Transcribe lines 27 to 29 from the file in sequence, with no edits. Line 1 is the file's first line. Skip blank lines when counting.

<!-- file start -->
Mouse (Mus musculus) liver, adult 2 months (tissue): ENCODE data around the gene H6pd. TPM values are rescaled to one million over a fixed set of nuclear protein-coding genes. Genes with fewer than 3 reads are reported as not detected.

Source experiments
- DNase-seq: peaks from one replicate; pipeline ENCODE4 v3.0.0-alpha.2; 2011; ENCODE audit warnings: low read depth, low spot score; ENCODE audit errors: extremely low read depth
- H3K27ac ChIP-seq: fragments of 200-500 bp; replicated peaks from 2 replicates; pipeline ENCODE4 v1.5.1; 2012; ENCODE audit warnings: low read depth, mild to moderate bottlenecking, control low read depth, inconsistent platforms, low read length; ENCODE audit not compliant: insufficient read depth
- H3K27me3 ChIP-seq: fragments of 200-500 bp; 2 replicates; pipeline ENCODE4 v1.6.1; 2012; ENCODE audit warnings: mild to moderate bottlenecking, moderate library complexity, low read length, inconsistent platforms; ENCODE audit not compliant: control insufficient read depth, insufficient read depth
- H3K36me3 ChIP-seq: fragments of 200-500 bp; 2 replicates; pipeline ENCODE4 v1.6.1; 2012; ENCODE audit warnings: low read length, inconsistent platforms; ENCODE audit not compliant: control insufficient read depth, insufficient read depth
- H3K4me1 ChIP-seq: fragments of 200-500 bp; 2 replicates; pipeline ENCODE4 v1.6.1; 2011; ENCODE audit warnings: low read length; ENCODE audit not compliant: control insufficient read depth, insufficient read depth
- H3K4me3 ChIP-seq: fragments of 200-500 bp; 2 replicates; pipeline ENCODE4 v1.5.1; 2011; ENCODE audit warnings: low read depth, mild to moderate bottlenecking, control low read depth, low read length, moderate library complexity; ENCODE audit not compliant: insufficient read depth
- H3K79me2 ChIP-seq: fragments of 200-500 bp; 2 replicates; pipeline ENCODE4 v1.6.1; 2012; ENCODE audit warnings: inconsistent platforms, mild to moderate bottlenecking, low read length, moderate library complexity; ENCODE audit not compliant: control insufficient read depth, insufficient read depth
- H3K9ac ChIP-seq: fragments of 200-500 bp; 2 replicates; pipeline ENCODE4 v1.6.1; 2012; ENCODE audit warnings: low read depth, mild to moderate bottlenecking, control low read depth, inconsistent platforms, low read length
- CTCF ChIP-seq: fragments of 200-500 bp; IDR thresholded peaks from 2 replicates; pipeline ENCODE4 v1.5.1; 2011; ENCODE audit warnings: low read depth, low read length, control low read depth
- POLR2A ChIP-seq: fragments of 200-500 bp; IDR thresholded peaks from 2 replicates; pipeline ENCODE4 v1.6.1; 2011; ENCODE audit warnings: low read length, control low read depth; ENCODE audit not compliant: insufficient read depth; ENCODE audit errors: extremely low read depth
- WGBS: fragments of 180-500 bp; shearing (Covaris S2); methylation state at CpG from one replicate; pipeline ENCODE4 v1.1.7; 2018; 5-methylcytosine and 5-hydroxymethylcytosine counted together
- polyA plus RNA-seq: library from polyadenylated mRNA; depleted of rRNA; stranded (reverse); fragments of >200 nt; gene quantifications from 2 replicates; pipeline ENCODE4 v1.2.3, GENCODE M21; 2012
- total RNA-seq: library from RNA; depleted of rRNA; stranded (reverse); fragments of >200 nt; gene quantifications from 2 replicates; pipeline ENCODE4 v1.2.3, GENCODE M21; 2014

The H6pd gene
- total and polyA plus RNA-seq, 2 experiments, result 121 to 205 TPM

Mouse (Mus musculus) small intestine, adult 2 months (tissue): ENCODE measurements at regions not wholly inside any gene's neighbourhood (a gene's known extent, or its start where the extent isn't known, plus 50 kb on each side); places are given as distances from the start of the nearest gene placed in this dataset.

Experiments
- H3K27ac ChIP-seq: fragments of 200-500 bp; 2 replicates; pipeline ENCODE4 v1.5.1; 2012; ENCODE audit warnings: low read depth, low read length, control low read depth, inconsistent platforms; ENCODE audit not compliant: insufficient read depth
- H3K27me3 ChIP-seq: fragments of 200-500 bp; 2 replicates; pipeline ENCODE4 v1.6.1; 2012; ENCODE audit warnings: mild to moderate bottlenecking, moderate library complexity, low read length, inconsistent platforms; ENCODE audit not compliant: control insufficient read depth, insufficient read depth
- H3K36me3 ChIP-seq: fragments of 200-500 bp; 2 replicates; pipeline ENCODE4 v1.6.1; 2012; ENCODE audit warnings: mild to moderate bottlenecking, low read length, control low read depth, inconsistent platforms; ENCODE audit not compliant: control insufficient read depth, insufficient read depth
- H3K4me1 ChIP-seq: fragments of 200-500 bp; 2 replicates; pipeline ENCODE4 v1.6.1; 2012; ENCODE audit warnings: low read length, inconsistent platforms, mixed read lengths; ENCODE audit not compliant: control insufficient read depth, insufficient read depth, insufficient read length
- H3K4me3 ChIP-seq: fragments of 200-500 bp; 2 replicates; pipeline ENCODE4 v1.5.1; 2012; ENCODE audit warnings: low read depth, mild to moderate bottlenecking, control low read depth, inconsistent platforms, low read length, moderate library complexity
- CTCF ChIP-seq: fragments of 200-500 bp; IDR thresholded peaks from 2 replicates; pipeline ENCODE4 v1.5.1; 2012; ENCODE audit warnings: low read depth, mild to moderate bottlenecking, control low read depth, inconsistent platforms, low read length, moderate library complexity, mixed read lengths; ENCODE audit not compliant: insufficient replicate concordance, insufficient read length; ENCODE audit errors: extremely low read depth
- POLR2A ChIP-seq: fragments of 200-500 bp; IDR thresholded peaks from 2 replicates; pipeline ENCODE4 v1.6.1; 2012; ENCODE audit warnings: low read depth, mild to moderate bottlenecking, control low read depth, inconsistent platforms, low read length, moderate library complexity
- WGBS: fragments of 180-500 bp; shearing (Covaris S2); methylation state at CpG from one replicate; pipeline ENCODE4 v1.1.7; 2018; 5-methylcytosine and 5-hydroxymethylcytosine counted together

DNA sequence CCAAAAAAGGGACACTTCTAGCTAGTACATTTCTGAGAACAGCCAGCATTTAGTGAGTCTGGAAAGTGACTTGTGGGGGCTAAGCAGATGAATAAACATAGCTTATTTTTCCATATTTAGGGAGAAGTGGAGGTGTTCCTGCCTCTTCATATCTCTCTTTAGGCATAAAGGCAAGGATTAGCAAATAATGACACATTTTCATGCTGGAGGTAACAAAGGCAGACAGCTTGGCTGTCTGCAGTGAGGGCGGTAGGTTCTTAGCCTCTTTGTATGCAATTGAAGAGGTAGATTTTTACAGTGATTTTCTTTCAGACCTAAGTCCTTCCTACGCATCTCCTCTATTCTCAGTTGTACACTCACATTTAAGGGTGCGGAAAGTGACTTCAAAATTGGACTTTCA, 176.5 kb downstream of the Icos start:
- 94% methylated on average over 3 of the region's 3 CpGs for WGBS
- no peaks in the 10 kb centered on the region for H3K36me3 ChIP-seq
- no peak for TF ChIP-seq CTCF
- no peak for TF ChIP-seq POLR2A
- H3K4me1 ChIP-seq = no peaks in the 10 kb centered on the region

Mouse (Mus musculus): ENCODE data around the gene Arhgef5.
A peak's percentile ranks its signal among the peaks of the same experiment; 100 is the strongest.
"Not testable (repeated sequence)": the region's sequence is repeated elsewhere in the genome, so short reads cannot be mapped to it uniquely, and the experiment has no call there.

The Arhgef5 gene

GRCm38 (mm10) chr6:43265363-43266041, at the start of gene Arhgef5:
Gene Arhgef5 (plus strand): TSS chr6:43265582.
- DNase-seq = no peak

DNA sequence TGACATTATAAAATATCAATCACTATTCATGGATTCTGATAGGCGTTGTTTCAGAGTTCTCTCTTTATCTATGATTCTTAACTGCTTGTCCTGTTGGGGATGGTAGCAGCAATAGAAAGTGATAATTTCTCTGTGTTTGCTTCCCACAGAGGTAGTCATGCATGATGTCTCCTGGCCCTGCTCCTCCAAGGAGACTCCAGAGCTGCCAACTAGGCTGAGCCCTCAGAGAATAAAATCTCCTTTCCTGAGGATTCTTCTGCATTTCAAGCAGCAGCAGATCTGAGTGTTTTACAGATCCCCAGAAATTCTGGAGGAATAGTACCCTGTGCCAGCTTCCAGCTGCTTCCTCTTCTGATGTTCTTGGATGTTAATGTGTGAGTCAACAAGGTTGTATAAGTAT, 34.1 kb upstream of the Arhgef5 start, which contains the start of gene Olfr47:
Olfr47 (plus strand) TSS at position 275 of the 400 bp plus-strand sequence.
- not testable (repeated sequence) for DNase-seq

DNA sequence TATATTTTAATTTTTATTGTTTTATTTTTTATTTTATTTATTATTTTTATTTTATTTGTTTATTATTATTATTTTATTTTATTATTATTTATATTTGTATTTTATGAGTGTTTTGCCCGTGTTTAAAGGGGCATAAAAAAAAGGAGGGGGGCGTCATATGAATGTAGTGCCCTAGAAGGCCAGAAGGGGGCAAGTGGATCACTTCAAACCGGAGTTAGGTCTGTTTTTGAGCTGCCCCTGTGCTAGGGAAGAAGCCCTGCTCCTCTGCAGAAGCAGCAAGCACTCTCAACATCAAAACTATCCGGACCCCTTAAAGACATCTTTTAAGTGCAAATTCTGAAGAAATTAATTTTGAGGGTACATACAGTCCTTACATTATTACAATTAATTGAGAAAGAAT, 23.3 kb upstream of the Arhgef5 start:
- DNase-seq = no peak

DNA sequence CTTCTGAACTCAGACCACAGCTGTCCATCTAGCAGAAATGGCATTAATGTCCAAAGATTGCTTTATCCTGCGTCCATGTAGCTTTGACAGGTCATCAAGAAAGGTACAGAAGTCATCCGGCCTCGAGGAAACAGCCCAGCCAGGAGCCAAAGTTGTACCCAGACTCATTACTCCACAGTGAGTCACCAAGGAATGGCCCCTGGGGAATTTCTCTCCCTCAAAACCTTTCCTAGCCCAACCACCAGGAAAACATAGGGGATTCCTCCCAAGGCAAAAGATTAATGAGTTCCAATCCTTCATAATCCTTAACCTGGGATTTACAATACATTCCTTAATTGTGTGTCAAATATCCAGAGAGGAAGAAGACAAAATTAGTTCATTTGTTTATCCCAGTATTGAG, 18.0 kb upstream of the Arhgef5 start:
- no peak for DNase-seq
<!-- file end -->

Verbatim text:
- WGBS: fragments of 180-500 bp; shearing (Covaris S2); methylation state at CpG from one replicate; pipeline ENCODE4 v1.1.7; 2018; 5-methylcytosine and 5-hydroxymethylcytosine counted together

DNA sequence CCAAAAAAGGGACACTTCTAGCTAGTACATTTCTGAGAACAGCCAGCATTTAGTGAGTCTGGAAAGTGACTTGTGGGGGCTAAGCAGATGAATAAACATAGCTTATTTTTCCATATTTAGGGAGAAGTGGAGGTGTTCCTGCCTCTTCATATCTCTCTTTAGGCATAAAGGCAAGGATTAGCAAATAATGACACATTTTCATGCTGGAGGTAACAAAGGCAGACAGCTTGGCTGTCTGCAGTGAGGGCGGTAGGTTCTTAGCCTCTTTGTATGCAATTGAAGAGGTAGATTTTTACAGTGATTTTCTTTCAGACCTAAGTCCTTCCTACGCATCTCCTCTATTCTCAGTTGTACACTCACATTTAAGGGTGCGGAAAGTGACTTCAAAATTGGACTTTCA, 176.5 kb downstream of the Icos start:
- 94% methylated on average over 3 of the region's 3 CpGs for WGBS